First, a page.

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Our Environmental Toxic Load

Huntington College of Health Sciences

By Gene Bruno, MS, MHS, RH(AHG)
Huntington College of Health Sciences

Many natural practitioners utilize detoxification protocols as part of their treatment plans for patient health and wellness. However, opponents of such protocols often argue that the human body was designed to process and excrete environmental toxins, so there is no need for protocols to support and promote the detoxification process. While it is true that the body has detoxification systems in place, the problem with this opposing viewpoint is that it fails to take into account the fact that our bodies may not always be equipped to handle the sheer volume of modern, environmental pollutants and toxic substances. Consider the following.

The Toxics Release Inventory
While many toxic chemicals used to make products such as pharmaceuticals, computers, paints, clothing and automobiles are managed by industrial facilities to minimize releases of chemicals into the environment, releases do still occur as part of their business operations. It turns out that the Environmental Protection Agency (EPA) is a great source of information for helping to determine the extent to which we are exposed to some of these environmental toxins. The Toxics Release Inventory (TRI) is a publicly available database maintained by EPA’s TRI Program that tracks the management of certain toxic chemicals that may pose a threat to human health and the environment. According to TRI, in 2015, about 27.24 billion pounds of toxic chemicals were reported as generated at TRI facilities in production-related wastes. Of this total, about 23.84 billion pounds were recycled, burned for energy recovery, or treated, and 3.36 billion pounds were disposed of or otherwise released to the environment.

Chemicals that are of special concern: 1) persistent, bioaccumulative and toxic (PBT) chemicals; and 2) known or suspected human carcinogens. The chemicals designated as PBTs are not only toxic, but also remain in the environment for a long time where they tend to build up in the tissue of organisms throughout the food web. These organisms serve as food sources for other organisms that are sensitive to the toxicities the chemicals cause. These include lead and lead compounds; mercury and mercury compounds; and dioxin and dioxin-like compounds.

Total releases of lead and lead compounds rose and fell between 2005 and 2015, with an overall increase of 20 percent. This represents more than 500 million pounds of lead released into the environment in 2015 alone. The metal mining sector accounts for 85 percent of the disposal of lead and lead compounds. Other sectors include hazardous waste management facilities, and air releases of lead and lead compounds from motor vehicle metal stamping facilities.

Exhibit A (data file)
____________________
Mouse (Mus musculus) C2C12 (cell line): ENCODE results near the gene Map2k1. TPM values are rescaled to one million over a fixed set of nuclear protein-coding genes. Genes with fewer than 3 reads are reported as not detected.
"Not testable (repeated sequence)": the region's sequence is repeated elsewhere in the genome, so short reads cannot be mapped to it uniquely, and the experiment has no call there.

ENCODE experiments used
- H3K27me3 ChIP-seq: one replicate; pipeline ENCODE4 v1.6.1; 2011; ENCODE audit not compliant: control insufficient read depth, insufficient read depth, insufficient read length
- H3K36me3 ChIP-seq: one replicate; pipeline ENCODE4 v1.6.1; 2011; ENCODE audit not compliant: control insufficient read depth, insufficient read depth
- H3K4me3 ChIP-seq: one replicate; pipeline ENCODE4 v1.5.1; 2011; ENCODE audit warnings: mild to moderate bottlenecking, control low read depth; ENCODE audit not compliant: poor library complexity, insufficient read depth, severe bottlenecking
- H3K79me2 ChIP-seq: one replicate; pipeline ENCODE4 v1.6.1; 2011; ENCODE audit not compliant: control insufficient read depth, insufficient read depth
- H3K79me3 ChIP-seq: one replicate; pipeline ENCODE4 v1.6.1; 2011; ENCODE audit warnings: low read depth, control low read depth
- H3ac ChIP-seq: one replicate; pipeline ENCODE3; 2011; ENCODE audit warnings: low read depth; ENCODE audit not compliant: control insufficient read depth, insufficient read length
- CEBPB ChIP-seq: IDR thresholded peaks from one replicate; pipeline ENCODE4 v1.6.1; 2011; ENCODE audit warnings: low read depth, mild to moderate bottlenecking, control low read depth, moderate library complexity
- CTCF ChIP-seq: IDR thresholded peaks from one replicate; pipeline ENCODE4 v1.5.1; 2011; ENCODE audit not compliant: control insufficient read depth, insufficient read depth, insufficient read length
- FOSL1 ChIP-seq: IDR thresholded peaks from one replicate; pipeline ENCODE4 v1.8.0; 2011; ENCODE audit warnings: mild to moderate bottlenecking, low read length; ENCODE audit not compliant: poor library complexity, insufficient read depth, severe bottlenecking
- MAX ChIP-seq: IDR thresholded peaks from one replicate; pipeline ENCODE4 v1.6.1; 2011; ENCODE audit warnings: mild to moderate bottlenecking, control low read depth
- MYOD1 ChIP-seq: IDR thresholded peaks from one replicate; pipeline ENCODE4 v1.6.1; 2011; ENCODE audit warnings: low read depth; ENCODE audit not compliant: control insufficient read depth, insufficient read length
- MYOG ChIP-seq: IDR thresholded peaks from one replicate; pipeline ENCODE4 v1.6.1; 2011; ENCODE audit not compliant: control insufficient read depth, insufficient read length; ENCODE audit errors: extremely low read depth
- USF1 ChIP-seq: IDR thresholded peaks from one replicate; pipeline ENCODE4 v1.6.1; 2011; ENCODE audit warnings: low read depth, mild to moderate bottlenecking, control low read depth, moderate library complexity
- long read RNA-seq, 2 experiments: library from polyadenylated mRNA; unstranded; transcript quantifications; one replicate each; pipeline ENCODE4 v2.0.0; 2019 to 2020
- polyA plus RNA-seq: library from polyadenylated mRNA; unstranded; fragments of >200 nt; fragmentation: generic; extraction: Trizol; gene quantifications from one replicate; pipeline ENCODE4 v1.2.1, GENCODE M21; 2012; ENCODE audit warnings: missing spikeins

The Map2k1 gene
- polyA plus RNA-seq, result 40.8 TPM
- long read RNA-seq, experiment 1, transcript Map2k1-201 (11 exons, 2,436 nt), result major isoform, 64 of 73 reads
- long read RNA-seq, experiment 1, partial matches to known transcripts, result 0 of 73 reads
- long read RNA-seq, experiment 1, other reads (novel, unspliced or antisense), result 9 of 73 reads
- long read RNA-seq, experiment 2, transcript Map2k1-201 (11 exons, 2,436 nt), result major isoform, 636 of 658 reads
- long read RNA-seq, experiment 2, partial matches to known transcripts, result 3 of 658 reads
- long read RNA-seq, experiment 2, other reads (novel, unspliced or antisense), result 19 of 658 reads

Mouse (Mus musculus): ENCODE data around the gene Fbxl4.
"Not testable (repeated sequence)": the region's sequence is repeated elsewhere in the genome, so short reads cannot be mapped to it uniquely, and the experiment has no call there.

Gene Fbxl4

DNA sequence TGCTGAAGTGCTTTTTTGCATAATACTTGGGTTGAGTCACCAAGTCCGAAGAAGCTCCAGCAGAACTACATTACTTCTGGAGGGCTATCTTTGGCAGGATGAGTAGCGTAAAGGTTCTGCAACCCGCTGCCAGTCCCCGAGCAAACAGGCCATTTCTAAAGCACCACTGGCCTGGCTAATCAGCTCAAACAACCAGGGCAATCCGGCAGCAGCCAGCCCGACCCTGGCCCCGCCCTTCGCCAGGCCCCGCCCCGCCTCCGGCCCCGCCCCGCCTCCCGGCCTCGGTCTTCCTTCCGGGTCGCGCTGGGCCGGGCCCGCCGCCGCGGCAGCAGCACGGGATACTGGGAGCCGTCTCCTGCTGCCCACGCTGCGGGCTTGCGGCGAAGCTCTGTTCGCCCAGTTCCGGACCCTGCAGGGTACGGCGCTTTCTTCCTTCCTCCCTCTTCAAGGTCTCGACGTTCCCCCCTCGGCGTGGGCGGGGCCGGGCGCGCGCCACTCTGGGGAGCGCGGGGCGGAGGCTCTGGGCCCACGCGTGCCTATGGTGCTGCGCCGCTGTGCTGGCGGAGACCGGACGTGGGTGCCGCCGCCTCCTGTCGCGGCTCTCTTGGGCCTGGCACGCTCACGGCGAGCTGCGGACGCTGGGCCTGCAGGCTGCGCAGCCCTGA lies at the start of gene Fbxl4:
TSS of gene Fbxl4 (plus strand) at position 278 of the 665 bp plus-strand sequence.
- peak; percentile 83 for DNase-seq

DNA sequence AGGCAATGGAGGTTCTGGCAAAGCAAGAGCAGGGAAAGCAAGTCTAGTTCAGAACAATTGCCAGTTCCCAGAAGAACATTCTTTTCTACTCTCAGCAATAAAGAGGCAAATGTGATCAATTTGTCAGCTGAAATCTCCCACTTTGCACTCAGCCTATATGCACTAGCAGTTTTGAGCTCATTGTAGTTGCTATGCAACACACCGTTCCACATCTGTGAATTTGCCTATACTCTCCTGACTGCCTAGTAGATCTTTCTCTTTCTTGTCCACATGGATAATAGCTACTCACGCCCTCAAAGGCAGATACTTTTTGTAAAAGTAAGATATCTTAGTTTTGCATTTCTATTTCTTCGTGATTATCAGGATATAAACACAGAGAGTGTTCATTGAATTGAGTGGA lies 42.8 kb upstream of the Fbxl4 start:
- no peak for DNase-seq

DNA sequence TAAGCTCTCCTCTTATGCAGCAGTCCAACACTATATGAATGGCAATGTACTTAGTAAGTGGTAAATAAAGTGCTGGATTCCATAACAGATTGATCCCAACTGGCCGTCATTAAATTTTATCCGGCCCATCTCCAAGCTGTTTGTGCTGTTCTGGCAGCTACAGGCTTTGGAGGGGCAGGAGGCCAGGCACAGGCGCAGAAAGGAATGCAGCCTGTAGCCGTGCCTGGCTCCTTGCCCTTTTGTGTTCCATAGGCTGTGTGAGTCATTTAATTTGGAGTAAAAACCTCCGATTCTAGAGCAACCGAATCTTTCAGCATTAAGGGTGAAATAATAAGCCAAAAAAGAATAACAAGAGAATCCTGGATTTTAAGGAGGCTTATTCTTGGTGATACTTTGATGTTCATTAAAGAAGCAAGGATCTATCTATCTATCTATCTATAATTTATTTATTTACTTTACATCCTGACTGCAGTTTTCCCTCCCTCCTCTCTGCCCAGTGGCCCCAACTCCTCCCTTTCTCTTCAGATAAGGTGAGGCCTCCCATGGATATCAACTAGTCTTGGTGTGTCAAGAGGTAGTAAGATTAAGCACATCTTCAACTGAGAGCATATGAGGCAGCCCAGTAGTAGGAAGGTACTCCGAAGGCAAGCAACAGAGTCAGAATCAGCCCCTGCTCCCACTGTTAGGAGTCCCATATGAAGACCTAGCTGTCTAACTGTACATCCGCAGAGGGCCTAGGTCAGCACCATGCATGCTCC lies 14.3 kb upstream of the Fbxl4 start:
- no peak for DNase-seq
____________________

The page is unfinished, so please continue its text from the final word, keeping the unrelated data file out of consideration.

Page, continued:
Although the release of mercury into the air has decreased since 2005, more than 50 thousand pounds of mercury and mercury compounds were still released into the air in 2015. Electric utilities, which include coal- and oil-fired power plants, accounted for 48 percent of the mercury and mercury compounds air emissions reported to TRI.

Since 2005, the total amount of dioxin and dioxin-like compounds disposed of or otherwise released have risen and fell. In 2015 the amount increased by about 5 percent over that of 2005, for a total over 80,000 grams. Although they are the unintentional byproducts of many forms of combustion and several industrial chemical processes, these chemicals characterized by EPA as probable human carcinogens. The chemical manufacturing industry accounted for 46 percent and the primary metals sector for 49 percent of total grams of dioxins released.

These examples are just the tip of the iceberg. So, if you’re currently utilizing detoxification protocols for your patients, rest assured that you have billions of good reasons for doing so.

United States Environmental Protection Agency. 2015 Toxics Release Inventory National Analysis. Washington DC. Updated January 2017. Retrieved August 13, 2017 from https://www.epa.gov/sites/production/files/2017-01/documents/tri_na_2015_complete_english.pdf.


Professor Gene Bruno, MS, MHS, the Provost for Huntington College of Health Sciences, is a nutritionist, herbalist, writer and educator. For more than 37 years he has educated and trained natural product retailers and health care professionals, has researched and formulated natural products for dozens of dietary supplement companies, and has written articles on nutrition, herbal medicine, nutraceuticals and integrative health issues for trade, consumer magazines and peer-reviewed publications. He can be reached at gbruno@hchs.edu.